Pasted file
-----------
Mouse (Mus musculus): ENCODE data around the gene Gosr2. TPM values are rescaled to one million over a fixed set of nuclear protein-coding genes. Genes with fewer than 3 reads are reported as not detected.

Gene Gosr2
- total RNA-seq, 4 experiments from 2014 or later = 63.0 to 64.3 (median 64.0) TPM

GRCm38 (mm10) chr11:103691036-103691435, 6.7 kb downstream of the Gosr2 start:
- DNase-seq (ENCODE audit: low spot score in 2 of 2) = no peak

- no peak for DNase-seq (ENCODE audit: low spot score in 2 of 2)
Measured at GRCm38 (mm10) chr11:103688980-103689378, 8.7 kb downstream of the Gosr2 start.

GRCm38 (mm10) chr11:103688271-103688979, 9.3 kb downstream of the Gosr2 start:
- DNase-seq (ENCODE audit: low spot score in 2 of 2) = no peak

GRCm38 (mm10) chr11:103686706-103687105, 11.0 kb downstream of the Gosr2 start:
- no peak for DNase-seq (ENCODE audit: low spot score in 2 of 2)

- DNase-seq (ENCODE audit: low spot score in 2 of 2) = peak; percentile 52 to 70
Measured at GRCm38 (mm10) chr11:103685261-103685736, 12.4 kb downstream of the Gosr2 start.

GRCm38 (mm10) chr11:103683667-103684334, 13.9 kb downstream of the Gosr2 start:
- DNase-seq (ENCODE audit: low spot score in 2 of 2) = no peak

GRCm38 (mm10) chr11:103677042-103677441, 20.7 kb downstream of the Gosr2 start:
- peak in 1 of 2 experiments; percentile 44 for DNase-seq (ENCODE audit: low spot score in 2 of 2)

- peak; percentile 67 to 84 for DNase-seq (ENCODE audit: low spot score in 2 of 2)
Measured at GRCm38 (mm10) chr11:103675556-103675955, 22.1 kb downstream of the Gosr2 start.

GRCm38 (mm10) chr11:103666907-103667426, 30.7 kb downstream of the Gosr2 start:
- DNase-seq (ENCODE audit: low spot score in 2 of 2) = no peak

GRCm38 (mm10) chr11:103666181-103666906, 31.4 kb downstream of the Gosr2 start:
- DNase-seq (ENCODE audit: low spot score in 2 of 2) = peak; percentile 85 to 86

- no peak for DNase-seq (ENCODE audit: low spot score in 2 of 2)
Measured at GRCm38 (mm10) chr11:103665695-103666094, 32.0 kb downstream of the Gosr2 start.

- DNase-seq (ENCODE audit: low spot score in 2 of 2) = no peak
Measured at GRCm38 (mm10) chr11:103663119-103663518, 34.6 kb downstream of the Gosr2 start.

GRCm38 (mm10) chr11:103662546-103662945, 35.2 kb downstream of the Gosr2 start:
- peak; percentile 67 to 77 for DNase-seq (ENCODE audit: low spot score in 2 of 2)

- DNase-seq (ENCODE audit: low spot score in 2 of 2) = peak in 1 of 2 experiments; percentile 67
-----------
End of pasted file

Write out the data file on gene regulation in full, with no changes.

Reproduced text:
Mouse (Mus musculus): ENCODE data around the gene Gosr2. TPM values are rescaled to one million over a fixed set of nuclear protein-coding genes. Genes with fewer than 3 reads are reported as not detected.

Gene Gosr2
- total RNA-seq, 4 experiments from 2014 or later = 63.0 to 64.3 (median 64.0) TPM

GRCm38 (mm10) chr11:103691036-103691435, 6.7 kb downstream of the Gosr2 start:
- DNase-seq (ENCODE audit: low spot score in 2 of 2) = no peak

- no peak for DNase-seq (ENCODE audit: low spot score in 2 of 2)
Measured at GRCm38 (mm10) chr11:103688980-103689378, 8.7 kb downstream of the Gosr2 start.

GRCm38 (mm10) chr11:103688271-103688979, 9.3 kb downstream of the Gosr2 start:
- DNase-seq (ENCODE audit: low spot score in 2 of 2) = no peak

GRCm38 (mm10) chr11:103686706-103687105, 11.0 kb downstream of the Gosr2 start:
- no peak for DNase-seq (ENCODE audit: low spot score in 2 of 2)

- DNase-seq (ENCODE audit: low spot score in 2 of 2) = peak; percentile 52 to 70
Measured at GRCm38 (mm10) chr11:103685261-103685736, 12.4 kb downstream of the Gosr2 start.

GRCm38 (mm10) chr11:103683667-103684334, 13.9 kb downstream of the Gosr2 start:
- DNase-seq (ENCODE audit: low spot score in 2 of 2) = no peak

GRCm38 (mm10) chr11:103677042-103677441, 20.7 kb downstream of the Gosr2 start:
- peak in 1 of 2 experiments; percentile 44 for DNase-seq (ENCODE audit: low spot score in 2 of 2)

- peak; percentile 67 to 84 for DNase-seq (ENCODE audit: low spot score in 2 of 2)
Measured at GRCm38 (mm10) chr11:103675556-103675955, 22.1 kb downstream of the Gosr2 start.

GRCm38 (mm10) chr11:103666907-103667426, 30.7 kb downstream of the Gosr2 start:
- DNase-seq (ENCODE audit: low spot score in 2 of 2) = no peak

GRCm38 (mm10) chr11:103666181-103666906, 31.4 kb downstream of the Gosr2 start:
- DNase-seq (ENCODE audit: low spot score in 2 of 2) = peak; percentile 85 to 86

- no peak for DNase-seq (ENCODE audit: low spot score in 2 of 2)
Measured at GRCm38 (mm10) chr11:103665695-103666094, 32.0 kb downstream of the Gosr2 start.

- DNase-seq (ENCODE audit: low spot score in 2 of 2) = no peak
Measured at GRCm38 (mm10) chr11:103663119-103663518, 34.6 kb downstream of the Gosr2 start.

GRCm38 (mm10) chr11:103662546-103662945, 35.2 kb downstream of the Gosr2 start:
- peak; percentile 67 to 77 for DNase-seq (ENCODE audit: low spot score in 2 of 2)

- DNase-seq (ENCODE audit: low spot score in 2 of 2) = peak in 1 of 2 experiments; percentile 67